CDC Director Contradicts Himself Live over How Ebola Is Spread


CDC officials have told us the outbreak of Ebola on American soil — the first ever Ebola patient diagnosed outside of Africa is here — but don’t worry, they have everything under control.

They have continually reassured the public that they have complete confidence in their protocols and the American medical infrastructure which will follow those protocols to a ‘T’.

Except with Ebola Patient Zero, the hospital in Dallas that sent a man home who showed up with flu-like symptoms after just having returned six days prior from the Ebola-ravaged African nation of Liberia, the protocols and that infrastructure the CDC is so confident in has “regrettably” failed.

In the meantime, the video above shows that the CDC Director managed to contradict himself in just a minute-and-a-half regarding how Ebola is transmitted live on the national news.

Partial transcript (the particular clip begins at 5:44ish in the video above, emphasis added below):

Dr. Thomas Frieden, CDC director [standing right next to CNN’s Sanjay Gupta]: Well actually, Sanjay and I, if one of us had Ebola, the other would not be a contact right now. Because we’re not in contact. Just talking to someone is not a way to get infected. It’s not like the flu, not like the common cold. It requires direct physical contact.

CNN host Michaela Pereira: But if he sneezes on you, it’s a different story.

Sanjay Gupta: I think there’s a utility here because we’re having this conversation but I am within 3 feet of you. Wouldn’t I be considered a higher risk? My understanding reading your guidelines, sir, is that within 3 feet or direct contact — if I were to shake your hand, for example — would both qualify as being contact.

Frieden: We look at each situation individually and we assess it based on how sick the individual is and what the nature of the contact is. And certainly if you’re within 3 feet, that’s a situation we’d want to be concerned about. But in this case, where we haven’t hugged — we haven’t shaken hands — we have not had any contact that would allow either of our body fluids to be in contact with the other person.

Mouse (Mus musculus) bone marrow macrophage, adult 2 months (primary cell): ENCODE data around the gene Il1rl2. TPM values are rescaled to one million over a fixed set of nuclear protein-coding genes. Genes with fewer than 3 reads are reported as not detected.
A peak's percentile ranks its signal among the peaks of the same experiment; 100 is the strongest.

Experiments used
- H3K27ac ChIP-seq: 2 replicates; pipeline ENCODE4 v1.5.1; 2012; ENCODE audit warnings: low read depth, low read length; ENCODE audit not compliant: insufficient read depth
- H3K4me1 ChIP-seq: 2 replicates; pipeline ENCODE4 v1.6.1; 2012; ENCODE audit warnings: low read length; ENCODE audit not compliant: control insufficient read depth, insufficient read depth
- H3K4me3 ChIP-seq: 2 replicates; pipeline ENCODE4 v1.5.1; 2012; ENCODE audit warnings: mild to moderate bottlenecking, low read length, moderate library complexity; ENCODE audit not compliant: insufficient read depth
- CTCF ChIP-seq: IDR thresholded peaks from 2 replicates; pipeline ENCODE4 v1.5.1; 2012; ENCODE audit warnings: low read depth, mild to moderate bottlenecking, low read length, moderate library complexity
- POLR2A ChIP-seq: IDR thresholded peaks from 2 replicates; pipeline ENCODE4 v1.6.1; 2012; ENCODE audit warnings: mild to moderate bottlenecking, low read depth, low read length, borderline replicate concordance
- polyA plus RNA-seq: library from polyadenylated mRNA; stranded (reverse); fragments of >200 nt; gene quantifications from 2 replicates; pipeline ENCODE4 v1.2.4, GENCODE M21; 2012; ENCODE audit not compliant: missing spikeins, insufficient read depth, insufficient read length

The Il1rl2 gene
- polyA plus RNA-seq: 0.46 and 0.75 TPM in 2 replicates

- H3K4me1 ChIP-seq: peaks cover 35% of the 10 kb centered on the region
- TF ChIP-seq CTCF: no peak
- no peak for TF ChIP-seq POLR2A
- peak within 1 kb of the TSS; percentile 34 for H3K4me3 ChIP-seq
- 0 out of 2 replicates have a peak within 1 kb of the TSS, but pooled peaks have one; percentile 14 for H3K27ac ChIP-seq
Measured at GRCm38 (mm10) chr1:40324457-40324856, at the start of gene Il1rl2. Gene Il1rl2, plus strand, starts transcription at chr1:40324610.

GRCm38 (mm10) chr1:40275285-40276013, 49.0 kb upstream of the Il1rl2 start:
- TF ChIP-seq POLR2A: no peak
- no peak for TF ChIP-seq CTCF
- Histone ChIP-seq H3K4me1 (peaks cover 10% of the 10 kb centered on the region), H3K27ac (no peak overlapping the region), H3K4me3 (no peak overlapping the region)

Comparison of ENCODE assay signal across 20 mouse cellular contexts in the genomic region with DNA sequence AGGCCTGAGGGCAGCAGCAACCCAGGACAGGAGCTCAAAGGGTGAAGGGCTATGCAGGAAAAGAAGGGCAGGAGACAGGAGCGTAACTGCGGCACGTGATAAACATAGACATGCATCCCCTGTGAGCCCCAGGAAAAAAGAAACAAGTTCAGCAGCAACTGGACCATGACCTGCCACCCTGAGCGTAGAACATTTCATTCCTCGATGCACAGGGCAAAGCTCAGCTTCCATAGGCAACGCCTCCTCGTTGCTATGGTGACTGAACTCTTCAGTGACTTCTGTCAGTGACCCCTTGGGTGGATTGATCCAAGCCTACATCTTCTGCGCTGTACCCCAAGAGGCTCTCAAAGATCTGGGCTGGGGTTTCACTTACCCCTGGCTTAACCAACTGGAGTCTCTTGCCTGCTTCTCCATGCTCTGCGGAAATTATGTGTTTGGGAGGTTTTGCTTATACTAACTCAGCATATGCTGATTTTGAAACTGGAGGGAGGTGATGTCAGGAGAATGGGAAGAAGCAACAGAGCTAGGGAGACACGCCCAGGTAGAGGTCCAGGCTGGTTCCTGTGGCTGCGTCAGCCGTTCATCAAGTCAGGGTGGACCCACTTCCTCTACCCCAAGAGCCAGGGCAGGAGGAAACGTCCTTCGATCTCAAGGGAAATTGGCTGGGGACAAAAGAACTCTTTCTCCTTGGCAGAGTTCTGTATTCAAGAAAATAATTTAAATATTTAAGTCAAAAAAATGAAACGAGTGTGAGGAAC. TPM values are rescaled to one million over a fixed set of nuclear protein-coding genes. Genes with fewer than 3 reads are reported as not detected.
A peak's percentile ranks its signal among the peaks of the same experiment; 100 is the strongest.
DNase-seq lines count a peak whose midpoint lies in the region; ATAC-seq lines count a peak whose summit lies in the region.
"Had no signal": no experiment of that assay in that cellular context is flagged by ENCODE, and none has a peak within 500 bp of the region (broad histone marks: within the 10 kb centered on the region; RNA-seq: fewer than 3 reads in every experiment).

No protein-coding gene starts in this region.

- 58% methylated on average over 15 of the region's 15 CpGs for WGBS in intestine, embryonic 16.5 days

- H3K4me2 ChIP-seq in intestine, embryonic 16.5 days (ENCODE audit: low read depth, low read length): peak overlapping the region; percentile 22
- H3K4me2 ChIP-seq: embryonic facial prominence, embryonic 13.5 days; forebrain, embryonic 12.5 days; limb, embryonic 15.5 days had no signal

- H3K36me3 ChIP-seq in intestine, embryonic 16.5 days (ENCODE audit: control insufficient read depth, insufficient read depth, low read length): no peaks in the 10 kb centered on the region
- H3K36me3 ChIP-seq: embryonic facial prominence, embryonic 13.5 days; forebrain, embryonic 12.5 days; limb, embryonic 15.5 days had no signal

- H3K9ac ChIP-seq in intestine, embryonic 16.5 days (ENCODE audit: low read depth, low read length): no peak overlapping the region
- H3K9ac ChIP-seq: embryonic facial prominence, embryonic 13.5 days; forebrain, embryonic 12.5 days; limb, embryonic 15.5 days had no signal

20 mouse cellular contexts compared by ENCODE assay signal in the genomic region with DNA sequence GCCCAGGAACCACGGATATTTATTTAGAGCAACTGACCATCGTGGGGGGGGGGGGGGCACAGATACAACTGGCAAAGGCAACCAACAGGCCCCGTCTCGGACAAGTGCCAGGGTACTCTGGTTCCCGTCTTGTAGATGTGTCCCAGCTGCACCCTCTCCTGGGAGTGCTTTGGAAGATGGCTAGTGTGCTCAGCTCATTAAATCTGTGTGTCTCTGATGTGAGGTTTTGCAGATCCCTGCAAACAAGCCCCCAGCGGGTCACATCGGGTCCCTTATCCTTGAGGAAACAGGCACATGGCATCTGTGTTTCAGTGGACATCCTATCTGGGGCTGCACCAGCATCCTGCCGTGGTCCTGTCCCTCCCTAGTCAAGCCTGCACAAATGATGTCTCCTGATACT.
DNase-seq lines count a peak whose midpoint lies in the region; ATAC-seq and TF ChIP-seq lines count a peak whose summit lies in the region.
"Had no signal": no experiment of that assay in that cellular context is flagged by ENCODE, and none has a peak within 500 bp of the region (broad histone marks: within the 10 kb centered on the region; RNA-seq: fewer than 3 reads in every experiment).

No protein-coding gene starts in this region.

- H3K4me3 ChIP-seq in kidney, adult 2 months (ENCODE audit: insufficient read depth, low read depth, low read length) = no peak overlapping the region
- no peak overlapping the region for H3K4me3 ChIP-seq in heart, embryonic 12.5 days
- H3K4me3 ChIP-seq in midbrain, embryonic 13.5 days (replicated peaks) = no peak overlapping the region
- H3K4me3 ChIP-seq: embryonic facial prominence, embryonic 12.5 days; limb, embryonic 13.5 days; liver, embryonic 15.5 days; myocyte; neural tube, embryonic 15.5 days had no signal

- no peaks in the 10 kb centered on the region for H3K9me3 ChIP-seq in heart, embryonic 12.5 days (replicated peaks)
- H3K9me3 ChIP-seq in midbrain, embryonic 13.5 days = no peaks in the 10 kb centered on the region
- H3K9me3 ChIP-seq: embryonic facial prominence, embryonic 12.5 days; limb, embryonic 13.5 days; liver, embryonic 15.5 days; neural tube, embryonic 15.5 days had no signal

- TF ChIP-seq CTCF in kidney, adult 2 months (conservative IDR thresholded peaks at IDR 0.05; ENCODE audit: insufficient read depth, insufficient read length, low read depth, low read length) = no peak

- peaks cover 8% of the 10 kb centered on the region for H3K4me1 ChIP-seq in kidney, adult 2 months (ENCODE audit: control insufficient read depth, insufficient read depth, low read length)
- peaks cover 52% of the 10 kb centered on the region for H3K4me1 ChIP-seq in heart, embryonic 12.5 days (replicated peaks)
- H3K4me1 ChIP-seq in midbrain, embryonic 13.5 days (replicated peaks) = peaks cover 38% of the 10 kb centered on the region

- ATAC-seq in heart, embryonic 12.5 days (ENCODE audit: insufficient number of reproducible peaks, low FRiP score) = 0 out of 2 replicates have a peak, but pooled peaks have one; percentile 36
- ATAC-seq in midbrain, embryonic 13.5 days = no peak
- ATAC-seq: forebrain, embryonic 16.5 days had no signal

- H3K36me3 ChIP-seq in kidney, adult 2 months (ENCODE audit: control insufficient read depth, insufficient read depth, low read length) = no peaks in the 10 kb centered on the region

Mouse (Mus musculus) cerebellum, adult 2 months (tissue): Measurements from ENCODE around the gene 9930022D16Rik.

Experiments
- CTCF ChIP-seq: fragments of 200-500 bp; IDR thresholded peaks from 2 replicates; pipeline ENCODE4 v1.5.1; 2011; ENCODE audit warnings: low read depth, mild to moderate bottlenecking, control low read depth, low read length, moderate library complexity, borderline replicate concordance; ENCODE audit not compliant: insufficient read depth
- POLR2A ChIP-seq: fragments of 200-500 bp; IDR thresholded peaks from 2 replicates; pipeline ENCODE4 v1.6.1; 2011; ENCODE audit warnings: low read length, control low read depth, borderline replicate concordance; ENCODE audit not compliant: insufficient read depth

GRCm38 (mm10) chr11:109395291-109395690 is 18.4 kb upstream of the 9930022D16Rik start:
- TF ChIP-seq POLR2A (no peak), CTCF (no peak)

Gupta: So, to Michaela’s point, the reason we talk about coughing and sneezing not being a concern — if you were to have coughed on me — you’re saying that would not be of concern?

Frieden: We would look at that situation very closely…

The lesson here? Stay as healthy as possible, work on boosting your immune system, get prepared and stop looking to the government to take care of you.


Sick Guy Told Hospital He Just Came from Liberia…So They Sent Him Home for 2 Days

(By Melissa Melton, originally posted at The Daily Sheeple.)

Why is anyone listening to the CDC when they claim their Ebola safety protocols are going to save everyone from Ebola?

Just asking, because these so-called safety protocols have already failed.

Or we could ask Ebola patient zero out of Dallas, Texas — the first man diagnosed with Ebola outside of Africa anywhere — who recently went to the Texas Health Presbyterian Hospital A) with flu-like symptoms combined with B) a recent trip home from Liberia, Africa six days prior, one of the Ebola-ravaged hot zones.

Via Bloomberg:

The first man to be diagnosed in the U.S. with Ebola was initially given antibiotics and sent home by a Dallas hospital after showing up with flu-like symptoms, creating a two-day gap before he returned in an ambulance.